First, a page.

The third way is to conclude a legally binding treaty on a comprehensive European security system from Vancouver to Vladivostok. President Medvedev reiterated the proposal in June 2008, making it a topic of political discussion. Russia has specified this proposal since. The OSCE could still be an acceptable floor for reaching this objective. This organization already comprises all the states that are to become part of this process. Russia regards the OSCE as an obsolete body, but a new life could be breathed into it, and its political prestige can be raised provided all the participants wish it. But they lack political will and creative approach in the issue, too. All they voice are apprehensions, such as “NATO might weaken or get replaced by another organization” which will erode the feeling of collective responsibility in the alliance. They also fear the appearance of numerous organizations without clear-cut objectives. Of course, the contradictions between the imaginary developments and reality can only be resolved through effective political institutions, but this must not be used as an excuse for inaction.
Russians offer a new treaty on establishing an Alliance of Europe, which would include not only the EU countries and Russia, but also Turkey and Ukraine. In this event, these countries could decide on their future strategic guidelines and overcome their current geopolitical uncertainties.
There are two issues today that remain unresolved
First, there are social and political differences between Western and Eastern partners, which are an obstacle to close and trusting cooperation. Developing democracy, rule-of-the-law states and a market economy was part and parcel of the accord reached by the participants in the Conference for Security and Cooperation in Europe in Paris in 1990. We understand the difficulties faced by the states that have embarked upon the road of such reforms. Lecturing them with one’s index finger raised often yields an opposite effect; such approaches are rejected and viewed as interference in internal affairs. A rapprochement can be successful only when Russian society and its elite have real motivation, if they are confident that they will be partners in a new Europe with common values, and become an integral part of the pan-European security architecture in close relationship with the European Union. Poland’s example shows that adopting the European integration model along EU lines accelerates transformation and modernization of the former Communist state. A rapprochement between the EU and Russia could not only enhance Russia’s chances to speed up modernization and overcome the deficit of democracy; Russia could also strengthen its international role and enhance its attractiveness as a political and economic partner.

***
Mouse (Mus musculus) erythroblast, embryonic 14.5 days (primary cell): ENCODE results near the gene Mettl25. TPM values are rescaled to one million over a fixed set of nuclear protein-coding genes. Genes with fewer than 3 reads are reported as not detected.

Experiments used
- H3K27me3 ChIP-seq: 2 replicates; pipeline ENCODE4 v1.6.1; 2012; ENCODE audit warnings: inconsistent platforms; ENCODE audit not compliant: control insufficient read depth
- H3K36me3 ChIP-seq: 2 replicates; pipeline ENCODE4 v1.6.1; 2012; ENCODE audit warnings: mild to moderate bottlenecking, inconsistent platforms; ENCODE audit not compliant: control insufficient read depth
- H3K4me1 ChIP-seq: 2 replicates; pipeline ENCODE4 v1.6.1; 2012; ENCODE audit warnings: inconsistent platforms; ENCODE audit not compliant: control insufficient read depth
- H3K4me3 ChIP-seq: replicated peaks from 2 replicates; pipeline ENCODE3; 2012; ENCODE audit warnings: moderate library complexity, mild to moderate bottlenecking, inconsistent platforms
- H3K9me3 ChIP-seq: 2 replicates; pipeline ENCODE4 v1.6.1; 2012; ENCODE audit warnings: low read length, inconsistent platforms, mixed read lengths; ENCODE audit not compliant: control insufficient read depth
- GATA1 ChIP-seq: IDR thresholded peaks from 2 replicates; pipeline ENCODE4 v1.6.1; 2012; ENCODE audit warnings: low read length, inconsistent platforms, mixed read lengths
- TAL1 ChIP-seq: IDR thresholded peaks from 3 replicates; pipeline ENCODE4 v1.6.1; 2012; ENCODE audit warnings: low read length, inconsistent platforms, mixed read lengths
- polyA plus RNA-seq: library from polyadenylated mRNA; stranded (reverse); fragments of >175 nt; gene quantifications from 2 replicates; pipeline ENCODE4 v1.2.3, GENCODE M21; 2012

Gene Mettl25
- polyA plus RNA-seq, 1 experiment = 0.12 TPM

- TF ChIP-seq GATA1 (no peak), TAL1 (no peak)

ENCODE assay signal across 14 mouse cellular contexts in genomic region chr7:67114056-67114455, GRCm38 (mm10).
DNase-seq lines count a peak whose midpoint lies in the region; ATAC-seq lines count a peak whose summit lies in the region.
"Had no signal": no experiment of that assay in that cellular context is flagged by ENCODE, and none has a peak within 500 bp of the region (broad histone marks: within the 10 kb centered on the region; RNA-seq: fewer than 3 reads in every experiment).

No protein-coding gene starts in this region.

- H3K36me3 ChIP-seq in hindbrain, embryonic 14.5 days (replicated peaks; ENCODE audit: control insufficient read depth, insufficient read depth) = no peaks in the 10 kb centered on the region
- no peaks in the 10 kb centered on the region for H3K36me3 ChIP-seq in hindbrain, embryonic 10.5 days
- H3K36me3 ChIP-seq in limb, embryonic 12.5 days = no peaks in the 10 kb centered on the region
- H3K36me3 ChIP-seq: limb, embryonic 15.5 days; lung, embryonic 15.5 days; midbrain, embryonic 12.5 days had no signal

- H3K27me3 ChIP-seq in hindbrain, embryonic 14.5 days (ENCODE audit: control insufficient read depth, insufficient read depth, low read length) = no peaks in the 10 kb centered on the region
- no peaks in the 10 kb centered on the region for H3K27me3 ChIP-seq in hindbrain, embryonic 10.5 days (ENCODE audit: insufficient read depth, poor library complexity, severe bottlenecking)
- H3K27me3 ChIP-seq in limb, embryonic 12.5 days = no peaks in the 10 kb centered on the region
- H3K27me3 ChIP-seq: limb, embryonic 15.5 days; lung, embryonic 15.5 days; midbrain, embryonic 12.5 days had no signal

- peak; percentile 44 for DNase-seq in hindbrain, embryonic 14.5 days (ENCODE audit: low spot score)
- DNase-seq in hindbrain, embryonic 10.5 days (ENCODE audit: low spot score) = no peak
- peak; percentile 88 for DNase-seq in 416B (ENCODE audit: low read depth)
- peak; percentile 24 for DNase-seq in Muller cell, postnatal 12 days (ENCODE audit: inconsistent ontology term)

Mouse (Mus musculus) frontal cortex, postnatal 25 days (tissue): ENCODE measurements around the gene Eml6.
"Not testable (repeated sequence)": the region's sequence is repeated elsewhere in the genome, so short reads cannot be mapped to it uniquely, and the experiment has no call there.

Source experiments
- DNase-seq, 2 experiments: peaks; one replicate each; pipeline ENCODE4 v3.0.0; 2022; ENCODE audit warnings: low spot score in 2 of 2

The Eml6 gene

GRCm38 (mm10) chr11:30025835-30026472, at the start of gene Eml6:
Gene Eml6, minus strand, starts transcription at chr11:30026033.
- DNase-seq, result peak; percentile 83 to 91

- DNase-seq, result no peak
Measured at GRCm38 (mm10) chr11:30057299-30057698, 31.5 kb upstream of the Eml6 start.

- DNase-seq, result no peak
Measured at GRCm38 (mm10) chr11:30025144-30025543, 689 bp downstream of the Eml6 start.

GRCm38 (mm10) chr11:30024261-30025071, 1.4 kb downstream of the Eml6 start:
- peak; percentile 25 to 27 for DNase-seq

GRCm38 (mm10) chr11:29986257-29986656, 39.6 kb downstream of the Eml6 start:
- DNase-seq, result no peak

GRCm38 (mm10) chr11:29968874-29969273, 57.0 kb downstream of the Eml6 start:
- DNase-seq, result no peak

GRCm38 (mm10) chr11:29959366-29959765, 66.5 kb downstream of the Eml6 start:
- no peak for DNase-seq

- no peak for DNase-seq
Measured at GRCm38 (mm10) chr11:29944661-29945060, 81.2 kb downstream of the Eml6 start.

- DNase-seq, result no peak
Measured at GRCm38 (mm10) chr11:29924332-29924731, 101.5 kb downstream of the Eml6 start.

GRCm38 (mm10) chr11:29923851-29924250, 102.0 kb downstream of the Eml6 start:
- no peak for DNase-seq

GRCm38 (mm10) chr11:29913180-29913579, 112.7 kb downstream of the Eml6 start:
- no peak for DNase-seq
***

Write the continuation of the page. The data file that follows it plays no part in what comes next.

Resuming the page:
But the EU member-states also have to perform their moral duty. They should voice their resolve once again and begin to interact towards bringing together all the European nations. This will cut the ground from the politicians who doubt pan-European prospects and stake on individualization, rivalry and conflicts. The European project is incomplete without Russia and East European states, as the continent will remain politically split and economically defective.
The second issue is who will act as the motive force of the process. What governments will assume the role of leaders?
The process obviously lacks the motive force. But in October 2010, President Dmitry Medvedev, German Chancellor Angela Merkel and French President Nicolas Sarkozy agreed in Deauville to cooperate in economic and security issues. They considered inviting Polish President Bronislaw Komorowski or Prime Minister Donald Tusk, and include Russia in the Weimar Triangle.
Germany and Poland take different views of Russia. If they come out together, they will be able to convince other European partners. The better German-Polish relations are, the less tension there is in Russian-Polish relations. For Germany and Poland, relations with Russia and Eastern Europe should be a priority. These states, together with France, must mobilize the EU in order to green-light the initiatives this article names. Of course, they have to cooperate with Russia, East European partners and the U.S. at the same time. It is these three states that should become the motive force of the process, without turning the job over to the European Commission, or hoping that the U.S. would take up guidance of the process.
We should not wait till the next crisis make all the states it will affect in North America, the European Union and the rest of Europe realize that everybody is interested in close and friendly cooperation from Vancouver to Vladivostok. It is the only way to guarantee lasting peace, security, freedom and welfare for all. The way along this track has long been determined and responsible politicians should embark upon it. The new European security architecture from Vancouver to Vladivostok could become not only a unique historical achievement of the member-states; it would be the cornerstone in maintaining peace in the whole world.